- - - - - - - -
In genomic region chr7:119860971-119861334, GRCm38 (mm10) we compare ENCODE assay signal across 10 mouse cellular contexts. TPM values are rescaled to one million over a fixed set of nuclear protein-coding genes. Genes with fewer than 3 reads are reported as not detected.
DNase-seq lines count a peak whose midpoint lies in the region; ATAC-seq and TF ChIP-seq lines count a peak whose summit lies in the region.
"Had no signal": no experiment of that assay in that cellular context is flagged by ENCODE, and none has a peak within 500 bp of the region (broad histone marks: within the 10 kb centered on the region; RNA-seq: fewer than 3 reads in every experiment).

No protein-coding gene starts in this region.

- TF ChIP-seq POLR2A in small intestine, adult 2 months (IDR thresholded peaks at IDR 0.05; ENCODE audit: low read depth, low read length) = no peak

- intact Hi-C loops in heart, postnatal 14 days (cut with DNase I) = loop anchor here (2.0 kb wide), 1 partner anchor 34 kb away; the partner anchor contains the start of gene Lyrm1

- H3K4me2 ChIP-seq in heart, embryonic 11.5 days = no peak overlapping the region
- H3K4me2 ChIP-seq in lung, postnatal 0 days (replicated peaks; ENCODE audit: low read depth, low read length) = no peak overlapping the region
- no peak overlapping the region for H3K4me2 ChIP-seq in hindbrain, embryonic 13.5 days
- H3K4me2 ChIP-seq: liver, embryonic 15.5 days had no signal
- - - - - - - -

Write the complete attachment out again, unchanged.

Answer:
In genomic region chr7:119860971-119861334, GRCm38 (mm10) we compare ENCODE assay signal across 10 mouse cellular contexts. TPM values are rescaled to one million over a fixed set of nuclear protein-coding genes. Genes with fewer than 3 reads are reported as not detected.
DNase-seq lines count a peak whose midpoint lies in the region; ATAC-seq and TF ChIP-seq lines count a peak whose summit lies in the region.
"Had no signal": no experiment of that assay in that cellular context is flagged by ENCODE, and none has a peak within 500 bp of the region (broad histone marks: within the 10 kb centered on the region; RNA-seq: fewer than 3 reads in every experiment).

No protein-coding gene starts in this region.

- TF ChIP-seq POLR2A in small intestine, adult 2 months (IDR thresholded peaks at IDR 0.05; ENCODE audit: low read depth, low read length) = no peak

- intact Hi-C loops in heart, postnatal 14 days (cut with DNase I) = loop anchor here (2.0 kb wide), 1 partner anchor 34 kb away; the partner anchor contains the start of gene Lyrm1

- H3K4me2 ChIP-seq in heart, embryonic 11.5 days = no peak overlapping the region
- H3K4me2 ChIP-seq in lung, postnatal 0 days (replicated peaks; ENCODE audit: low read depth, low read length) = no peak overlapping the region
- no peak overlapping the region for H3K4me2 ChIP-seq in hindbrain, embryonic 13.5 days
- H3K4me2 ChIP-seq: liver, embryonic 15.5 days had no signal